|Laxmi Ratan Shukla and Sreevats Goswami, on Tuesday
Calcutta: This was no Basin Reserve or Adelaide Oval. Yet, the experienced Tamil Nadu batting line-up came a cropper against some controlled pace, swing and seam bowling on a greenish wicket, in the Vijay Hazare Trophy quarter-final tie, at the Eden.
Only a couple of days back, Ashok Dinda had sounded a warning to their rivals. On Tuesday, the Dinda-Mohammed Shami combination turned out to be the fear factor that left Tamil Nadu in tatters.
Not to be cowed down with only 167 to defend, the duo sent shock waves through the Tamil Nadu batting line-up, reducing them to 27 for five, by the time the pair had finished their opening spells. The innings was 13 overs old then, but the writing was on the wall.
Tamil Nadu never recovered as Veer Pratap Singh and Laxmi Ratan Shukla ensured the momentum was maintained. The visitors finally folded up for 90 in 33.5 overs, with the 77-run victory ensuring Bengal a spot in the semi-finals.
“Even after scoring 167, I was confident we could winů With a bowling line-up that has Shami and Dinda, everything is possible. I was worried at 139 for nine, but once we reached 167, I knew we had a match in our hands,” said coach Ashok Malhotra.
Shami was his usual self, bowling at an average pace of 140 kmph, picking up four for 25 in 8.5 overs. If the pace was disturbing, his variation on this wicket was also hard to pick. His first spell of 6-0-13-3 broke the backbone of Tamil Nadu innings.
Dinda’s three for 19 off nine overs showed that he’s still a force to reckon with. Keen to prove a point or two in front of the national selectors, he showed the zeal and motivation to succeed.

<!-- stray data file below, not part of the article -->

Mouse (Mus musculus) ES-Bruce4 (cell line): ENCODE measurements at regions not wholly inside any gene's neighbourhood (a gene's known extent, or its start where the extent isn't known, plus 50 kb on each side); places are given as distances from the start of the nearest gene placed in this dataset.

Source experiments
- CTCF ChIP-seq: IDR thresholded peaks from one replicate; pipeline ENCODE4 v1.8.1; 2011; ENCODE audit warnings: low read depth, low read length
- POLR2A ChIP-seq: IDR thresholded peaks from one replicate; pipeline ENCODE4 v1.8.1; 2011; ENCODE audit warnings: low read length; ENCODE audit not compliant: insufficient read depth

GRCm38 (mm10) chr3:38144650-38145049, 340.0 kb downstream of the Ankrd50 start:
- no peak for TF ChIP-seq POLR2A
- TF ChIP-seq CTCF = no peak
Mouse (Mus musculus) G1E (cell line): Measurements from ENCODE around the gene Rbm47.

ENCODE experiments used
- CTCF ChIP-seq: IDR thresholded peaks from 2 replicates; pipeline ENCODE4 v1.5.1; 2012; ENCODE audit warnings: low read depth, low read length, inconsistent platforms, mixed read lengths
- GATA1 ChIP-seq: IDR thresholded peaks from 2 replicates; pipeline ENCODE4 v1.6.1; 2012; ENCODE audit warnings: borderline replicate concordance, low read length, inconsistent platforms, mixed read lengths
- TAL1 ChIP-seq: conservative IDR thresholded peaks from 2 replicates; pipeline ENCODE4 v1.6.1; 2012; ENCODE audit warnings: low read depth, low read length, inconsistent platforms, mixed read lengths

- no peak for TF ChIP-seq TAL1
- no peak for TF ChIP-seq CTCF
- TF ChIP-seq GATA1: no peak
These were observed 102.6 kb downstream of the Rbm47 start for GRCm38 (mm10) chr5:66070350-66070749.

With the wicket offering enough lateral movement, the batsmen were left clueless against the discipline shown by Shami and Dinda. There were the familiar nudges to the slip cordon as the batsmen struggled against the swinging deliveries. One could only gauge the reasons for India’s disgraceful overseas record.
For batsmen used to scoring runs on belters in the domestic circuit, this was a sort of an eye opener. Only Murali Vijay — scoring at snail’s pace for his 24 — managed to offer some resistance while Subramaniam Badrinath, Dinesh Karthik and Ravichandran Ashwin perished quickly.
Badrinath was stunned by a sharp incoming delivery, Karthik could only manage a snick to an over ambitious shot and Ashwin’s wrong judgement proved costly.
The grass on the wicket was trimmed before the start. But that didn’t deter the pacers from extracting movement much to the chagrin of the batsmen.
That, however, was no reason for the Bengal top order to flounder, especially the likes of Sreevats Gaswami and Manoj Tiwary, who failed to build on their starts. Knowing well that batting under lights was going to be tricky, Laxmi Ratan Shukla didn’t have to think twice before deciding to bat.
Jayojit Basu failed to make use of the opportunity as he paid the price for chasing a delivery that would have missed the sixth stump. Talented Sudip Chatterjee then forgot the basics as the gap between his bat and pad was wide enough to clip off the bails.
Just when it seemed Sreevats and Manoj had begun the restructuring job, both fell victim to miscued strokes. In between, Wriddhiman Saha lasted only six balls. Shukla (30 off 50 balls) and Sourashish Lahiri (32 off 36 balls) did put in valiant efforts, but that was not enough for Bengal to reach the 200-mark.
Had the last-wicket pair of Sourashish and Dinda not added 28 in as many balls, Bengal would never have reached 167.
Dinda looked at ease during his brief stay at the wicket and exhibited the confidence that was missing from the Bengal ranks.